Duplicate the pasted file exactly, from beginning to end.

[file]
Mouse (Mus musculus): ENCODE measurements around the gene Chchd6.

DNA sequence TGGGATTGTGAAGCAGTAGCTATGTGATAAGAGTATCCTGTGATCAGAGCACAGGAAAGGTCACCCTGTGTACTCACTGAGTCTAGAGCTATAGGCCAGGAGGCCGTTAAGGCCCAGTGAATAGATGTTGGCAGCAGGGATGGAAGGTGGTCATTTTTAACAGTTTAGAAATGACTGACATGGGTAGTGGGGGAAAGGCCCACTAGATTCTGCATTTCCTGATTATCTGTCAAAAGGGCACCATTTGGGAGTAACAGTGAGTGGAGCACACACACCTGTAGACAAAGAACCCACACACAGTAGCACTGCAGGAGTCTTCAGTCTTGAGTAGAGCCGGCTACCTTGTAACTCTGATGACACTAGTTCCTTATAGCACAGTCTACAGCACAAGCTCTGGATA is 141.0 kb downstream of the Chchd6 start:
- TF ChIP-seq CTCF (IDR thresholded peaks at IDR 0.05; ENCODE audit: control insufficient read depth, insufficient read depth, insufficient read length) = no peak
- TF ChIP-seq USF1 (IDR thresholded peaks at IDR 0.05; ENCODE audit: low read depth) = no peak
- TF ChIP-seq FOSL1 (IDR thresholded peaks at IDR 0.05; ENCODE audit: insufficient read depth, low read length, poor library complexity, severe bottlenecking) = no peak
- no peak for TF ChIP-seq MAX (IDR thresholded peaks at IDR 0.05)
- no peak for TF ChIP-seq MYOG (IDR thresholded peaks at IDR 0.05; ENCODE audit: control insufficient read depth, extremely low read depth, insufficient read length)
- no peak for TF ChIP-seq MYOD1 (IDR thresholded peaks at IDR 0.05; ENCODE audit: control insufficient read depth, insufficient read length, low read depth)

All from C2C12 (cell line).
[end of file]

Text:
Mouse (Mus musculus): ENCODE measurements around the gene Chchd6.

DNA sequence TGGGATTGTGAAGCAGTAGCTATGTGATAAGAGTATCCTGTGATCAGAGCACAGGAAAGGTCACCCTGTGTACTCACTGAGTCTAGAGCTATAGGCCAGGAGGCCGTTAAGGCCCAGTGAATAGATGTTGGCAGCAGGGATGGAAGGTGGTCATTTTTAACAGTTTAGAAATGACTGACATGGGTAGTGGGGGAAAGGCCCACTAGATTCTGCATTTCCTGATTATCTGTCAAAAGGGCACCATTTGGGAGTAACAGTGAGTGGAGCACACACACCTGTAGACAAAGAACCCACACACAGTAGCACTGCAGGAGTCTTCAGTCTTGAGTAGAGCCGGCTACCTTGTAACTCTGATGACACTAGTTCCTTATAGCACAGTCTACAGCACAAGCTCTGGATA is 141.0 kb downstream of the Chchd6 start:
- TF ChIP-seq CTCF (IDR thresholded peaks at IDR 0.05; ENCODE audit: control insufficient read depth, insufficient read depth, insufficient read length) = no peak
- TF ChIP-seq USF1 (IDR thresholded peaks at IDR 0.05; ENCODE audit: low read depth) = no peak
- TF ChIP-seq FOSL1 (IDR thresholded peaks at IDR 0.05; ENCODE audit: insufficient read depth, low read length, poor library complexity, severe bottlenecking) = no peak
- no peak for TF ChIP-seq MAX (IDR thresholded peaks at IDR 0.05)
- no peak for TF ChIP-seq MYOG (IDR thresholded peaks at IDR 0.05; ENCODE audit: control insufficient read depth, extremely low read depth, insufficient read length)
- no peak for TF ChIP-seq MYOD1 (IDR thresholded peaks at IDR 0.05; ENCODE audit: control insufficient read depth, insufficient read length, low read depth)

All from C2C12 (cell line).